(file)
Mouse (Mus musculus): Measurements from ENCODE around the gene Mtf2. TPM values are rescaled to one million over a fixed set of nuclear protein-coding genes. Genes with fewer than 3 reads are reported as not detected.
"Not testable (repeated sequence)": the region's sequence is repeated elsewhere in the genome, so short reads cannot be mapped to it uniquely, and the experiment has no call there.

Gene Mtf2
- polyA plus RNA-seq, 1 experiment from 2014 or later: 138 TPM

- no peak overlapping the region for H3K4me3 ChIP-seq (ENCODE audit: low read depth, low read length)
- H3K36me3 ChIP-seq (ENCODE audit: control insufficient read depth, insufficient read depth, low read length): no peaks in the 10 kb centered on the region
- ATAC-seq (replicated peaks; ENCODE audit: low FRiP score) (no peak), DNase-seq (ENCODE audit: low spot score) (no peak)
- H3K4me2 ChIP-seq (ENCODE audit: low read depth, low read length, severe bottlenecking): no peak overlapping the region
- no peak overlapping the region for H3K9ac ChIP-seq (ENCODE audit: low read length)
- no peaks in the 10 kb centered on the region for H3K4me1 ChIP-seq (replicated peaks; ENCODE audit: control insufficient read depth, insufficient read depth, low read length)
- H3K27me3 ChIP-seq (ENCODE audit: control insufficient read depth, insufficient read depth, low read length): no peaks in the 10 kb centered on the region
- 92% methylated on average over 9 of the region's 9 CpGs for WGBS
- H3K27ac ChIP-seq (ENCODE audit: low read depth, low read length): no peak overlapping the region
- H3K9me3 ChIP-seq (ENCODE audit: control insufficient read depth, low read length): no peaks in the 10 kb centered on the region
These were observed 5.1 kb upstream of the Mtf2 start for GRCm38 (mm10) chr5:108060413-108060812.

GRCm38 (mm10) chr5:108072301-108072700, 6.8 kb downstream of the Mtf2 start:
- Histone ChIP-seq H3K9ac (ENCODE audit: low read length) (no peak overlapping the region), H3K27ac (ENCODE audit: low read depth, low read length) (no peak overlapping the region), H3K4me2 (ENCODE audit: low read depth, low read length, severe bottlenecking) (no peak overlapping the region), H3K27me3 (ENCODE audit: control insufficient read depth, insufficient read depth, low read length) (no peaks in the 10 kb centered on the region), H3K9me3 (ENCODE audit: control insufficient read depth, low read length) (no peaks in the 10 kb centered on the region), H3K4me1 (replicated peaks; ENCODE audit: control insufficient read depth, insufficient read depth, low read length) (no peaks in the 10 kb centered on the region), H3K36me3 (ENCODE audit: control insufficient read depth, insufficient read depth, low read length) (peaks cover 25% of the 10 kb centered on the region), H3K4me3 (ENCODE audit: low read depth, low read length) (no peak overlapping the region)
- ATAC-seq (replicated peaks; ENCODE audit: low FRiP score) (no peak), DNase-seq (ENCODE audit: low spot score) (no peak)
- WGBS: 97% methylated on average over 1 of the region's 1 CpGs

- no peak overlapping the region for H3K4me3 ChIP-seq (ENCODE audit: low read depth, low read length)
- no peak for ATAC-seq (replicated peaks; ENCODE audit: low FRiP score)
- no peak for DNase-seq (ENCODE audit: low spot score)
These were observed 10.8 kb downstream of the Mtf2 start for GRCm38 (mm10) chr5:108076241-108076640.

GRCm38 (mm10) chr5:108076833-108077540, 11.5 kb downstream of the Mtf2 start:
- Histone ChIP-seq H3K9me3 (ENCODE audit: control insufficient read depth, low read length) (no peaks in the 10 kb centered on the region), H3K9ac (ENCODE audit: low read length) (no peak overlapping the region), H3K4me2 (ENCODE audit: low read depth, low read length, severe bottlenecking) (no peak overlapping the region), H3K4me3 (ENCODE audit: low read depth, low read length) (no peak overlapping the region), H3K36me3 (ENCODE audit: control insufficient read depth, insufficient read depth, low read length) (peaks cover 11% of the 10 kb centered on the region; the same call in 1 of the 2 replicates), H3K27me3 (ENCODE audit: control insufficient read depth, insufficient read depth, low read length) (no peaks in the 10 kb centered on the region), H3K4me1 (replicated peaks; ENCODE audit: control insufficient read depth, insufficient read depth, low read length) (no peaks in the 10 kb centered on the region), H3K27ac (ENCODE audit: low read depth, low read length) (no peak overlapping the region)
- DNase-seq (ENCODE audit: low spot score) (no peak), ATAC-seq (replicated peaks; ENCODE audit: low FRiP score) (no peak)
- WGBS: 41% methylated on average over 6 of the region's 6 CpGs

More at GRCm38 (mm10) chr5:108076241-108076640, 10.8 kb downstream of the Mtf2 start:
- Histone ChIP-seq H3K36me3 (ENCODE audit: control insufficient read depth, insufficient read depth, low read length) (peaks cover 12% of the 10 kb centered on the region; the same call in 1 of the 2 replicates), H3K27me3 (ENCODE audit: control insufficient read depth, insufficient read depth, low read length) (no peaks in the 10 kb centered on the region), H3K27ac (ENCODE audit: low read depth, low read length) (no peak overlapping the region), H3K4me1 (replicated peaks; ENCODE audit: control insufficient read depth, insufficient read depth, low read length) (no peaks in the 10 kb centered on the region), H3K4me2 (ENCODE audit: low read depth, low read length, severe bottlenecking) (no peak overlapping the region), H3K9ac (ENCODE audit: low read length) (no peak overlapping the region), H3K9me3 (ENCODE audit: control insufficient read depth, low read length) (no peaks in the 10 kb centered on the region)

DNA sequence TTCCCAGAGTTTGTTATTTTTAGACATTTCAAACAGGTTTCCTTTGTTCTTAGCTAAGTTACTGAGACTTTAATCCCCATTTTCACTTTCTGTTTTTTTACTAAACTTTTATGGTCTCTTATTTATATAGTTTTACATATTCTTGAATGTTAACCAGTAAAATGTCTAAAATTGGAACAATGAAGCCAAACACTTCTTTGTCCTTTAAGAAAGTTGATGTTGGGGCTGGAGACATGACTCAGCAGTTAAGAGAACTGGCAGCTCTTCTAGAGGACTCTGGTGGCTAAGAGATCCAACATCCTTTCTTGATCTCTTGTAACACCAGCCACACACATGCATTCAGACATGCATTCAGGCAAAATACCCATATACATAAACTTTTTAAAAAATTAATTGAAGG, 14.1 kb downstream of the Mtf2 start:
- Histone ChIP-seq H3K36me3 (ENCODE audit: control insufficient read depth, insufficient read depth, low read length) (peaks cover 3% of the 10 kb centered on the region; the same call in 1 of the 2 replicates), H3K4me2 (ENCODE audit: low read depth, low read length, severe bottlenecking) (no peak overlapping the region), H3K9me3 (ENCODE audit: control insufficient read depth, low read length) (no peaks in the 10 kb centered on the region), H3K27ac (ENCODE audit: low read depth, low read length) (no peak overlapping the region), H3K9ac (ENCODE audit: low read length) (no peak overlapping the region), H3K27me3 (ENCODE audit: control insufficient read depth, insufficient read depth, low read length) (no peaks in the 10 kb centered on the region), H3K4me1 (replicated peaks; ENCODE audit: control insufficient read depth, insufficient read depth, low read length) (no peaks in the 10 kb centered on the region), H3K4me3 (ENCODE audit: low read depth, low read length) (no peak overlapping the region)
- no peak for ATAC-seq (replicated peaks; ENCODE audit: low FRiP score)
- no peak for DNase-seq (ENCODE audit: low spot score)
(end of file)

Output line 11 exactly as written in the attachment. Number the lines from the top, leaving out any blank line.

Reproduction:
- H3K27me3 ChIP-seq (ENCODE audit: control insufficient read depth, insufficient read depth, low read length): no peaks in the 10 kb centered on the region